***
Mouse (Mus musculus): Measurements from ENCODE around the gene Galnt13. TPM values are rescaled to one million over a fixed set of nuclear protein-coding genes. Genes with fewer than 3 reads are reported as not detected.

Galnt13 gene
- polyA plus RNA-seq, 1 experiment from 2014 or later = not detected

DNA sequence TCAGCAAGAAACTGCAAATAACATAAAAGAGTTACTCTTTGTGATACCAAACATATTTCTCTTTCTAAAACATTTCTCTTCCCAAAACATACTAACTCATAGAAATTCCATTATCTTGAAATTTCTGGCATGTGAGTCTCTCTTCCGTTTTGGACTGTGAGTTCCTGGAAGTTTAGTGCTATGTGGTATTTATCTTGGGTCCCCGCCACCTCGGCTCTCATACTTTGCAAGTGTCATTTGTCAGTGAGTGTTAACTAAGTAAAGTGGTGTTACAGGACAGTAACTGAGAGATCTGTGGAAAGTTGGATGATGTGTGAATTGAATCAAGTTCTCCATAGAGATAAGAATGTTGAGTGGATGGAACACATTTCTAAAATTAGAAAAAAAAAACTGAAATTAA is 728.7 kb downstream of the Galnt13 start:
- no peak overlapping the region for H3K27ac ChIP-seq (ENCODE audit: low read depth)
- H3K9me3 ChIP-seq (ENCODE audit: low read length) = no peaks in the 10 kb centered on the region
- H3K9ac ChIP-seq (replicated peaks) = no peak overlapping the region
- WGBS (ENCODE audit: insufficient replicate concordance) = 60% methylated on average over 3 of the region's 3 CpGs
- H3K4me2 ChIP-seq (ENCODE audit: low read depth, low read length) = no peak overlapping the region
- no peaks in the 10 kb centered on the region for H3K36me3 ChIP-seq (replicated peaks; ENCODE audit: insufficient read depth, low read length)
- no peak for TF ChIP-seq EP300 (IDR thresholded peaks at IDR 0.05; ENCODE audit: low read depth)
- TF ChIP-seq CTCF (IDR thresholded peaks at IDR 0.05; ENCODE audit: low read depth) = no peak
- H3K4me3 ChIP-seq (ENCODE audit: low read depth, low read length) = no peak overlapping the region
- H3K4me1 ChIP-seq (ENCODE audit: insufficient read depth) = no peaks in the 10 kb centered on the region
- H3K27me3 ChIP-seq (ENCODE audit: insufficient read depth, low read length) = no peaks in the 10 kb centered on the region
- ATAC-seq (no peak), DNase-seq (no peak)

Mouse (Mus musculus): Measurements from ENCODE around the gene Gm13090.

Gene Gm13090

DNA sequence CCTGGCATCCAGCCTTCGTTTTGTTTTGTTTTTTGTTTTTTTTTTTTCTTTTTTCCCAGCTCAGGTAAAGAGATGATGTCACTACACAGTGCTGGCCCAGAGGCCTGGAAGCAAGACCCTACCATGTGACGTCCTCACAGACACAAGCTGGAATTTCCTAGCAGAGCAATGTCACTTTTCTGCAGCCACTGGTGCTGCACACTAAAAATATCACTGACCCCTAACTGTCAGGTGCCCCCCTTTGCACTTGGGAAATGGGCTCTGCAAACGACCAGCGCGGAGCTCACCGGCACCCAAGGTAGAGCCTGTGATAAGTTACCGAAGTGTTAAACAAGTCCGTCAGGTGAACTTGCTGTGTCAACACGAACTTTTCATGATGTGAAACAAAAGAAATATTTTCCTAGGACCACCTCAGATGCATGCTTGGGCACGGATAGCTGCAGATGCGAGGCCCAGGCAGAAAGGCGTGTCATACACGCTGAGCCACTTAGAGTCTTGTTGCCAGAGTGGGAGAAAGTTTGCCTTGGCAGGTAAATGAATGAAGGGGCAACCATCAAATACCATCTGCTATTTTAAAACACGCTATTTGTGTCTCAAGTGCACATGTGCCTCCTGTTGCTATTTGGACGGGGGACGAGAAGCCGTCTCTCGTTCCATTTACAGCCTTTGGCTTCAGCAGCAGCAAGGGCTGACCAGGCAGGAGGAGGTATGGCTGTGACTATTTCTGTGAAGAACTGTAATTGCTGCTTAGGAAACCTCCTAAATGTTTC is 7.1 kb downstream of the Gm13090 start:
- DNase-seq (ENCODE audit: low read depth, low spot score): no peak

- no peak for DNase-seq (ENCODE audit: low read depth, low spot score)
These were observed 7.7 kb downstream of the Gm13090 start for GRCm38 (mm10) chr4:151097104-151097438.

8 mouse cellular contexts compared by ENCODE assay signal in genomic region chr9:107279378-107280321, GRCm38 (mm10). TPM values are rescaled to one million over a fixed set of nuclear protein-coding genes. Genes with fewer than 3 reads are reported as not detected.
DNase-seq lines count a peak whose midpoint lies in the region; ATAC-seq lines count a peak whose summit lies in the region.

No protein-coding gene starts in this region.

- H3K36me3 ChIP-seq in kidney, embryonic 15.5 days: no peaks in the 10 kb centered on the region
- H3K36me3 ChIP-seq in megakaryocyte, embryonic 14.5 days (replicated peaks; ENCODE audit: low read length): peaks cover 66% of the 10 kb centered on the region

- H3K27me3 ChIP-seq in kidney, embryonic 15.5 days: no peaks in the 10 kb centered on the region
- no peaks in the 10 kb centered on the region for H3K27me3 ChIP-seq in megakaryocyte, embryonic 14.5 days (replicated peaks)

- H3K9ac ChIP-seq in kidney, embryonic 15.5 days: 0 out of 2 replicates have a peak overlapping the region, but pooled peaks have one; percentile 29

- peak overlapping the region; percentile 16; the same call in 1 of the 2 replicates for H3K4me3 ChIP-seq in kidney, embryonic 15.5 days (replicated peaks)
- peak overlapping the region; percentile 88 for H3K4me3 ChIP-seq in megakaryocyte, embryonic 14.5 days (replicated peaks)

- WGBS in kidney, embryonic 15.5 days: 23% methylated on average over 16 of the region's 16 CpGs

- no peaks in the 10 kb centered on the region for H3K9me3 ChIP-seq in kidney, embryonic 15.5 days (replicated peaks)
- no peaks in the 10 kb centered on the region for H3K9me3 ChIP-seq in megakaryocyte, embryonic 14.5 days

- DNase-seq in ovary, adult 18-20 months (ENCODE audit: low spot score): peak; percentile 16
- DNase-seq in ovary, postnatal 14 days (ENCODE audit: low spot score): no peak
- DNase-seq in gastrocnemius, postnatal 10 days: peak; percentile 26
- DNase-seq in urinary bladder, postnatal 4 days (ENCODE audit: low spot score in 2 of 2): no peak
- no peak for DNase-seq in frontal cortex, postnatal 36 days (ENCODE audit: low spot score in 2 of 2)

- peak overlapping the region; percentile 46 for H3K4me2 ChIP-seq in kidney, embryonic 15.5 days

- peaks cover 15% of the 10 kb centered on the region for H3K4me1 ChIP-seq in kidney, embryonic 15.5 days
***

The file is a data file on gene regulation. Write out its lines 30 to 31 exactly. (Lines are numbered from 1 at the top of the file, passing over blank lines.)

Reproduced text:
- H3K9ac ChIP-seq in kidney, embryonic 15.5 days: 0 out of 2 replicates have a peak overlapping the region, but pooled peaks have one; percentile 29

- peak overlapping the region; percentile 16; the same call in 1 of the 2 replicates for H3K4me3 ChIP-seq in kidney, embryonic 15.5 days (replicated peaks)